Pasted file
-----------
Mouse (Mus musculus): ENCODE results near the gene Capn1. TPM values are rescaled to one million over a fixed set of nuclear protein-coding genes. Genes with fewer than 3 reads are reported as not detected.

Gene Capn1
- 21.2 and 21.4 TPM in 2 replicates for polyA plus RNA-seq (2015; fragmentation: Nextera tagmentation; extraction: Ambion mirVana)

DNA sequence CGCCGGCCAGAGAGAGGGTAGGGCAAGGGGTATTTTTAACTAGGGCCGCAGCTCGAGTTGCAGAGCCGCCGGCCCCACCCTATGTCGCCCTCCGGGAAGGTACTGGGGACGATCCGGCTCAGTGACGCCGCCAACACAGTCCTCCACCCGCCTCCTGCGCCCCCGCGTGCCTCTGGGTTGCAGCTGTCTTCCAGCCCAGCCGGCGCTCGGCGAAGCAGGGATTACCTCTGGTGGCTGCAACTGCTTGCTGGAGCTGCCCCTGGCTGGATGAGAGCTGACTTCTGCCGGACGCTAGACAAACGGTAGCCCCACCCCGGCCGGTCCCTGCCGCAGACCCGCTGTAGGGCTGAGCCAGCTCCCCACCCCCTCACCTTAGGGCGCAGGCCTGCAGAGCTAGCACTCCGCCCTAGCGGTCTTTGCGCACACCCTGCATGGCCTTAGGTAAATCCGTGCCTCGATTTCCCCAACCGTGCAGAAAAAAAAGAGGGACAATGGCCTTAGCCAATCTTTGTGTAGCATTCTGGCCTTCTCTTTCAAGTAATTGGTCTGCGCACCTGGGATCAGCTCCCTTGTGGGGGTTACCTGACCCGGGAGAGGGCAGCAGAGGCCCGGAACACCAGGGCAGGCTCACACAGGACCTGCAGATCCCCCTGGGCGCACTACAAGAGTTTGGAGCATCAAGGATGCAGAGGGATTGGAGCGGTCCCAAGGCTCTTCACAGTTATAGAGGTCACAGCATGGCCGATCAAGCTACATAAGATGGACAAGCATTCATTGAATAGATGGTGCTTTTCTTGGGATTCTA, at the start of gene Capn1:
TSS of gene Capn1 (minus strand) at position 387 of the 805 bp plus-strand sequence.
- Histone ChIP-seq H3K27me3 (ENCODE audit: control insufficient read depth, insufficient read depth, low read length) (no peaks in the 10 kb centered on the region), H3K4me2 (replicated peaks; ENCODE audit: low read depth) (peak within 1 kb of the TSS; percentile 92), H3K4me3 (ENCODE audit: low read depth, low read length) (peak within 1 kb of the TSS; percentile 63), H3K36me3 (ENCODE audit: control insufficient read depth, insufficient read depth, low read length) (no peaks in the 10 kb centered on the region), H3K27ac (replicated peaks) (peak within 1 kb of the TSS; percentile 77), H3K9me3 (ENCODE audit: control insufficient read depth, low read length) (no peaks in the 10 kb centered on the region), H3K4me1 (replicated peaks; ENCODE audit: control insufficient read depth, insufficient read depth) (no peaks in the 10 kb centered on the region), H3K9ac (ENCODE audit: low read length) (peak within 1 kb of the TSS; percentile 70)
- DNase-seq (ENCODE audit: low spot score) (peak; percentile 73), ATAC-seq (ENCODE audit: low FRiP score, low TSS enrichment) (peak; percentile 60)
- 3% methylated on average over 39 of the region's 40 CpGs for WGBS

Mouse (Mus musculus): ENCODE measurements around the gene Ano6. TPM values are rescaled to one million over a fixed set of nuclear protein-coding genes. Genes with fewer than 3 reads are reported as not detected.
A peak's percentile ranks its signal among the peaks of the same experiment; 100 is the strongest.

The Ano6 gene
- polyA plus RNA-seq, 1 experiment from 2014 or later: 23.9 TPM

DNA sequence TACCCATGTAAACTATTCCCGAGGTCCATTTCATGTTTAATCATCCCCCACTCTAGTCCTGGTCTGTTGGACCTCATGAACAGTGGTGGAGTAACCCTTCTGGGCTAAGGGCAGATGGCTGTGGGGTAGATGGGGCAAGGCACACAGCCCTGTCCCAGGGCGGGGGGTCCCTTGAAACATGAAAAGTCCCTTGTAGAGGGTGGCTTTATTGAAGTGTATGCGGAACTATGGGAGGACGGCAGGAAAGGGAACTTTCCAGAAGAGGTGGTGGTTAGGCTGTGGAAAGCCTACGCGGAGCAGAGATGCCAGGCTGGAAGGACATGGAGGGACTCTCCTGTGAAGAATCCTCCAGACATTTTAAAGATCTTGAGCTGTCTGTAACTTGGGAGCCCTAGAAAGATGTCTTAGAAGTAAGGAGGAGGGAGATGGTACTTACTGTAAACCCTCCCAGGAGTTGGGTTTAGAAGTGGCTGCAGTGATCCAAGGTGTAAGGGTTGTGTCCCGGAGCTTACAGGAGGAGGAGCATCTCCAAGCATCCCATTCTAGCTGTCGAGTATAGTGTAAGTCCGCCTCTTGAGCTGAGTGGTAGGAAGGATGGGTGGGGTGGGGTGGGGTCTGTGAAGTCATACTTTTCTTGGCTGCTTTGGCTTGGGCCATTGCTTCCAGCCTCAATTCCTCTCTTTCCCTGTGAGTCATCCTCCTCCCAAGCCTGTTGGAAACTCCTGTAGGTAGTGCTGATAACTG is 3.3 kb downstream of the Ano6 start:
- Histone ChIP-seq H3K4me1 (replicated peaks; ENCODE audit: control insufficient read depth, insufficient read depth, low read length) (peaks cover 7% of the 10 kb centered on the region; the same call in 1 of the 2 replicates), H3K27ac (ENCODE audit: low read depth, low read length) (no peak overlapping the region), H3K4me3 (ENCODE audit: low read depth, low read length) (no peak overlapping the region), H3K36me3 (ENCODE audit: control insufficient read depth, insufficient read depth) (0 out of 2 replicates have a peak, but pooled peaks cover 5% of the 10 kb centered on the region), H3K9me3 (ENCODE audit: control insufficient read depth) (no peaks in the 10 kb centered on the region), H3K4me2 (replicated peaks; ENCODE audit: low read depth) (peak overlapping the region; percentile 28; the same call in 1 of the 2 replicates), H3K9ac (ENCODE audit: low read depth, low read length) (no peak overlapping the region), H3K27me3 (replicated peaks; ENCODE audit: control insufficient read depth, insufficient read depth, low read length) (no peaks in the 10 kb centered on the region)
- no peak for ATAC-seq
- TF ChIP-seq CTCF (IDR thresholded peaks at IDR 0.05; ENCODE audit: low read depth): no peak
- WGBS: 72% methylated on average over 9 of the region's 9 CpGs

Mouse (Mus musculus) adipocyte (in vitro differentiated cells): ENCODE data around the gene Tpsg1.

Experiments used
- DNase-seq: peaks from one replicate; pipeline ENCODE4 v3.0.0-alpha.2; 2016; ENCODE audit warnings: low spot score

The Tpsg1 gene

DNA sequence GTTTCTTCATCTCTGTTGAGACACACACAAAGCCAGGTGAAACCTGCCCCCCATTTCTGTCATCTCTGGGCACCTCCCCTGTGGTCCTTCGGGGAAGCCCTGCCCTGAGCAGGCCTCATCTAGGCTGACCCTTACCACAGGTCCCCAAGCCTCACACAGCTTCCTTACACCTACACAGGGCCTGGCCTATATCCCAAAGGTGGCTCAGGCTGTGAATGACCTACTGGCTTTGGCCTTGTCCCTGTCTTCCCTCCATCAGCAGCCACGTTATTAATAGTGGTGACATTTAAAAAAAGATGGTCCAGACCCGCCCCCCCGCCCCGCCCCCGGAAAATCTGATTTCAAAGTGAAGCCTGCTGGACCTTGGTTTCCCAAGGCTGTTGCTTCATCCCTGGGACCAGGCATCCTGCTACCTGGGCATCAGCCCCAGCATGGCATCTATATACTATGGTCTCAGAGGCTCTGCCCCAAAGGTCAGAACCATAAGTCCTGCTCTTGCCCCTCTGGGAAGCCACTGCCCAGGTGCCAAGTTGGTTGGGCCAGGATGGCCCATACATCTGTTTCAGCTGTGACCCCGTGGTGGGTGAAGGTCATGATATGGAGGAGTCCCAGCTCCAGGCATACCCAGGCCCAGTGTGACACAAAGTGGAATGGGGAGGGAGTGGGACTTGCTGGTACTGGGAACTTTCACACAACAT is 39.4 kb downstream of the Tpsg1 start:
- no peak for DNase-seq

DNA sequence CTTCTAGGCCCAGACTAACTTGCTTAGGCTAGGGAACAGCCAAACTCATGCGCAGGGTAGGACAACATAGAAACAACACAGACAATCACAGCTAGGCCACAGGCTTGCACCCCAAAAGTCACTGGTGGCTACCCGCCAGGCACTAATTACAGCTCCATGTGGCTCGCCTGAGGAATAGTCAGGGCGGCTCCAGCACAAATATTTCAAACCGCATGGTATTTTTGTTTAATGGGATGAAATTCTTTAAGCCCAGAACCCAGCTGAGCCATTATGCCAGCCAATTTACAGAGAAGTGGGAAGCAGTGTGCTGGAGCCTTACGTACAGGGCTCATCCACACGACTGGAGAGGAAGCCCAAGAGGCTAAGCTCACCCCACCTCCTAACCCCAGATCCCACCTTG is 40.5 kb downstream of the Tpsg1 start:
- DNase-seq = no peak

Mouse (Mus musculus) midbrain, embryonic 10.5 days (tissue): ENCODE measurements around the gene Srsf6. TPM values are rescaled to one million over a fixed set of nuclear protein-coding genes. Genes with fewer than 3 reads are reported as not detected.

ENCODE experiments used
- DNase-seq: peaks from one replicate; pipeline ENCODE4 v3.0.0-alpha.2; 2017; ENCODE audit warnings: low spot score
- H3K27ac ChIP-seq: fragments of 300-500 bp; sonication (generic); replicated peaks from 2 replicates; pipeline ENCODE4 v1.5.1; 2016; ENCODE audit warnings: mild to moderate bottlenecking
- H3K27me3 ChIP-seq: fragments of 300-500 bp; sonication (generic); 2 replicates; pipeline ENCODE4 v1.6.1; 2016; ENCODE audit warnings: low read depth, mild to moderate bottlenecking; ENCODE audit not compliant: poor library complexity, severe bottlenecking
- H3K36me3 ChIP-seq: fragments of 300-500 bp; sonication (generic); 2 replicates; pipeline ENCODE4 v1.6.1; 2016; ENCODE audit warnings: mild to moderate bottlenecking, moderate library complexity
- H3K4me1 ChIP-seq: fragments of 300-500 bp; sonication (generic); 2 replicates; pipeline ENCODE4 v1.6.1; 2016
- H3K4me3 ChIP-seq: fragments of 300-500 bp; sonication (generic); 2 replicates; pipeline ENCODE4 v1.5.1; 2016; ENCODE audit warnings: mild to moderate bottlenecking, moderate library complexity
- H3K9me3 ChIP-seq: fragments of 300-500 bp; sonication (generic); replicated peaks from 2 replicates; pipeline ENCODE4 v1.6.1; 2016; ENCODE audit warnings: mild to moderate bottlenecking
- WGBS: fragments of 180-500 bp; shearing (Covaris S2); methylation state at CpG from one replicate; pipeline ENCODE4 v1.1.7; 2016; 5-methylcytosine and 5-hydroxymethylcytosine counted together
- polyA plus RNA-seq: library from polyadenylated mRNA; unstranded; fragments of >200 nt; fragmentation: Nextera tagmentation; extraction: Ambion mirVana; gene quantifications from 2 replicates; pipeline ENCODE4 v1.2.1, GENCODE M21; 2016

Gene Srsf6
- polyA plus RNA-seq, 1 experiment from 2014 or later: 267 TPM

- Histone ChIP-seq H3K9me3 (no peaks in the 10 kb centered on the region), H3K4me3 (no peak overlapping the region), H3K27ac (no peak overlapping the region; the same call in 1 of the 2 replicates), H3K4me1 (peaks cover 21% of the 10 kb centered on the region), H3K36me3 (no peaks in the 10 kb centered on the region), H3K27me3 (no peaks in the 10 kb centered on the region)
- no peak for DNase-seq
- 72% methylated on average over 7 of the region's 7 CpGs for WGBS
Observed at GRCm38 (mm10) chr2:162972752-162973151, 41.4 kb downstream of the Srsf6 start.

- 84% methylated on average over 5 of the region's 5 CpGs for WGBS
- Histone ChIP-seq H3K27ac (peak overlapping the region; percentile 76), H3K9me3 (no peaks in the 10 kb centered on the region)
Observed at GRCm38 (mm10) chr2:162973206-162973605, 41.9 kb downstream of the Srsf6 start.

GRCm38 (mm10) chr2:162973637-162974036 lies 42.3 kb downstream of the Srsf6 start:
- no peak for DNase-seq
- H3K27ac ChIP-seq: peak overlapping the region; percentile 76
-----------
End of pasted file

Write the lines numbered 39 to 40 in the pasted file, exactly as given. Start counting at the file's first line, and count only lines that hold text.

- Histone ChIP-seq H3K9me3 (no peaks in the 10 kb centered on the region), H3K4me3 (no peak overlapping the region), H3K27ac (no peak overlapping the region; the same call in 1 of the 2 replicates), H3K4me1 (peaks cover 21% of the 10 kb centered on the region), H3K36me3 (no peaks in the 10 kb centered on the region), H3K27me3 (no peaks in the 10 kb centered on the region)
- no peak for DNase-seq